While The United Kingdoms capital, London, remains a globally influential center of finance and culture, today, the capital and the country at large, suffers a great housing crisis. The critical housing issue is a nightmare that is occurring a result of numerous causes. Being a nation whose population is among the fastest-growing in the world, for several years now, the greater London has been failing to generate the required number of new homes as needed to house the rapidly growing population. Statistics show that London, as the capital, needs an annual average of about 40,000 new homes just to keep pace with the massive population (Baddeley, 2005). However, owing to the lack of investment in social housing over the past three decades, among other reasons, in 2010-2011, less than half the required number of new houses had been built. This essay, therefore, seeks to discuss the main causes of this housing issue in London and the UK, with particular reference to the concepts and the housing policies in the UK.
Initially, the imbalance in supply vs. demand of housing in the UK was known to be the greatest orchestrator of the housing crisis. A 2004 Barker Review pointed out that the United Kingdom needed to put into consideration various factors when making the decision of the number of new homes that ought to be built each year; so as to keep up with the rapidly escalating demand (Wenban-Smith, 2004). Firstly, the nations population growth is a significant factor that has increasingly led to the current housing crisis. Today, in the UK, the rapid population growth has led to an increased life expectancy which has in turn adversely affected the housing concepts. Since the 1980s, UKs life expectancy has increased by 2.5 years per decade for the male nationals and an average of 2 years per decade for their female counterparts. Besides, the vast difference in size of the modern day today household as compared to that in the 1950s is another demand-supply factor that has contributed to the modern day today housing crisis. For instance, it is estimated that in the 1950s, an average of 5 people lived per household as compared to todays average of 2 people per property. Thus, with all these factors put into consideration, it is evident that the UKs residential sector, local authorities as well as developers fail to meet the increasing demand for housing. This, in essence, has led to a greater shortfall of the homes that are required so as to be at par with the rapidly escalating demand and hence the current housing crisis (Hill, 2013).
In the same vein, a surge in immigration of foreigners into London in the recent decades has aggravated the current housing crisis. With an increase in the number of immigrants into the nation, the already existing UKs population is forced to compete for housing with the newcomers. With reference to the increase in the number of foreigners, still, wealthy people from countries such as Asia, America, and the Middle East, among others have, in the modern day today, bought up and invested in property in the most desirable postcodes in London (Foster, 2016). For this reason, the housing prices in the capital have absurdly been pushed up.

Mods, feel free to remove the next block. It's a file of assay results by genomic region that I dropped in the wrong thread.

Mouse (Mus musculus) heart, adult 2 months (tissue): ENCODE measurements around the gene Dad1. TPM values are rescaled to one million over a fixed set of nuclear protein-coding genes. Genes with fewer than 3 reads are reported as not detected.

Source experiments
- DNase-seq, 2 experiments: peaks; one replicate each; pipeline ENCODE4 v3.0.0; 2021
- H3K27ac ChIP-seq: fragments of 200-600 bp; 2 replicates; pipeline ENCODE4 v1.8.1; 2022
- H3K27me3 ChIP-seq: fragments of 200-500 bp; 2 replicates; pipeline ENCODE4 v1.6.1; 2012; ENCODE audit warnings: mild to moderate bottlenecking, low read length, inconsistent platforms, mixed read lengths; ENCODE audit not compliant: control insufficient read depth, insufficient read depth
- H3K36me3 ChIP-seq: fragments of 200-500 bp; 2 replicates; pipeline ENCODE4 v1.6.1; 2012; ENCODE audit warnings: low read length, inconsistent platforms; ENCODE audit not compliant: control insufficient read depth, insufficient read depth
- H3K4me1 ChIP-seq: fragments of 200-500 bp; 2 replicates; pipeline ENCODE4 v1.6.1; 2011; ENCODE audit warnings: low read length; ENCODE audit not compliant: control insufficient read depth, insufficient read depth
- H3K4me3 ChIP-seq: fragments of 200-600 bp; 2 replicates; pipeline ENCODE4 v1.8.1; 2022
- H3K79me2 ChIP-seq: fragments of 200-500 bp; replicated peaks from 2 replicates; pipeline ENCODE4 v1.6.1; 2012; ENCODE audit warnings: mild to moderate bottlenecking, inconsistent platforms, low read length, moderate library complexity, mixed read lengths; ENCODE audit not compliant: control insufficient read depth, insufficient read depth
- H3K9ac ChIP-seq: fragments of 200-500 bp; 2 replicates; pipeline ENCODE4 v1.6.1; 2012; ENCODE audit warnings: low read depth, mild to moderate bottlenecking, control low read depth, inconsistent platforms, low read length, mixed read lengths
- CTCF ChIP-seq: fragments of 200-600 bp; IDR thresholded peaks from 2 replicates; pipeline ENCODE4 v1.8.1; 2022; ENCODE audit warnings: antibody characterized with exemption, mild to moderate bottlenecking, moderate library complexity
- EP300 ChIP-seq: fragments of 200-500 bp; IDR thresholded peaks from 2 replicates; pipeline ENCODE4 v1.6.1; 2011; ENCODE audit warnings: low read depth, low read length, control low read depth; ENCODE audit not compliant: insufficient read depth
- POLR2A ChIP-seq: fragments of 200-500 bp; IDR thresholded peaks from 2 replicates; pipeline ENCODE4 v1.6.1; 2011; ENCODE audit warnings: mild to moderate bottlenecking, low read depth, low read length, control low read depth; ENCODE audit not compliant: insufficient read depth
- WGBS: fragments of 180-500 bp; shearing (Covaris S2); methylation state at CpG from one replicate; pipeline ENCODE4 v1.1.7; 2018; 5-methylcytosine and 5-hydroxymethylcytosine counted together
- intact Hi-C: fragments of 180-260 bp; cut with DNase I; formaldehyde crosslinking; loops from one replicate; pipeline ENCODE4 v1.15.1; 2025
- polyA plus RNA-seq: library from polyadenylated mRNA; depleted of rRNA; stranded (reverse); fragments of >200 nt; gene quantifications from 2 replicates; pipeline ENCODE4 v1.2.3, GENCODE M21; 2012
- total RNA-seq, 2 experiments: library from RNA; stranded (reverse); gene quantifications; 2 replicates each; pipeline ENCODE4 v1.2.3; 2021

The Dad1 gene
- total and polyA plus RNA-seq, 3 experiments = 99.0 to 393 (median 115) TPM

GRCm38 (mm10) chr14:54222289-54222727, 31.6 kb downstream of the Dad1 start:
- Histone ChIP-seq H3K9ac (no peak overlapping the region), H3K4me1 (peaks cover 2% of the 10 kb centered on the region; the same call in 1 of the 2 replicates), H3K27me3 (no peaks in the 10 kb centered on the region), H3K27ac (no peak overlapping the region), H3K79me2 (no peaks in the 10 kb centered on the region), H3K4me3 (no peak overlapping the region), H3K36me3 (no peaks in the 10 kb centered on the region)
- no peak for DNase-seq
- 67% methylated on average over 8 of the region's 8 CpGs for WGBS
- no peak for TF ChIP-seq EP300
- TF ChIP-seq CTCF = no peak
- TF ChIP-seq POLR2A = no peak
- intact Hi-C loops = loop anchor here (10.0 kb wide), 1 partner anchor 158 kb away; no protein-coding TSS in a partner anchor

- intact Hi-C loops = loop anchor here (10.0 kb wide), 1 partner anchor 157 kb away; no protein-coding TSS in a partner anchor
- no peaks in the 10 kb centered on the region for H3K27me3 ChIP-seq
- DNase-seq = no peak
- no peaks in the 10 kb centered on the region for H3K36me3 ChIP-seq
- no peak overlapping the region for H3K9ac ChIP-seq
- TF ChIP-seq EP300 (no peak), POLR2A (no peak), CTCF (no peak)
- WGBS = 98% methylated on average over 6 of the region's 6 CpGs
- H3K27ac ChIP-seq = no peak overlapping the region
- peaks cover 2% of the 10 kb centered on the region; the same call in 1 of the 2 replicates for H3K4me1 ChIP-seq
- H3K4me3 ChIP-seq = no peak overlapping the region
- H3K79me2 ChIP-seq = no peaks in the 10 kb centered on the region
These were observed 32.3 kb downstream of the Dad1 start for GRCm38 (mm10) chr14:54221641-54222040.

In the past couple of years, there has been an increase in the number of the buy-to-let investors not only in London as a capital but also across the entire United Kingdom. This has seen the escalation of the current housing crisis in the sense that, as more investors rush into joining the buy-to-let bandwagon, a huge percentage of the housing stock is, as a result, removed from the open market which could potentially be owned by other investors for long term rental purposes. This, in turn, has not only reduced the number of rental houses available in the rental market for the Londoners but has also substantially increased the rental prices of those rental houses that remain in the market and hence the prevalence of the current crisis. For instance, in 2015, data from the Office for National Statistics referenced the basic economic theory and evidenced that the housing prices in London were on an average of 42% higher that their peak in 2007.
Some of the concepts that have been endorsed by the United Kingdoms government have also seen the current housing crisis in the nation. Some of these projects and concepts are such as the domineering Campaign to Protect Rural England (CPRE) and the National Trust, among others. The propagation of these campaigns has seen a formidable obstacle to the initialization of any form of housing and construction of the green belt. In the same vein, these campaigns have protected the countryside from substantial development since the 1950s. As a result, vast areas of the nation are out of bounds for construction, and this is evidenced by the fact that only 13% of the land in the UK is built on. This, in essence, creates massive pressure on the already existing and overcrowded housing in the urban areas and hence the housing prices inevitably go up (Pallister, 2015).
Successive government policies, on the other hand, have been a cause of the current housing crisis. Pacione, (2005) points out that the housing tenure in the UK is divided into three broad sections. These are, the private renting, the owner-occupier and the social housing. With this put to consideration, he contends that over the past couple of decades, these government policies have altered this particular tenure and changed it from the predominantly renting culture in the 1950s to a massive expectation of owner-occupier by the 1970s. Despite the fact that these policies were primarily aimed at reducing the overall public spending on houses as well as limiting the housing power of local authorities, the result has been an adverse undersupply of social housing in the United Kingdom. Thus, the unbearable pressure on the affordable real estate market (Pattison et al., 2010).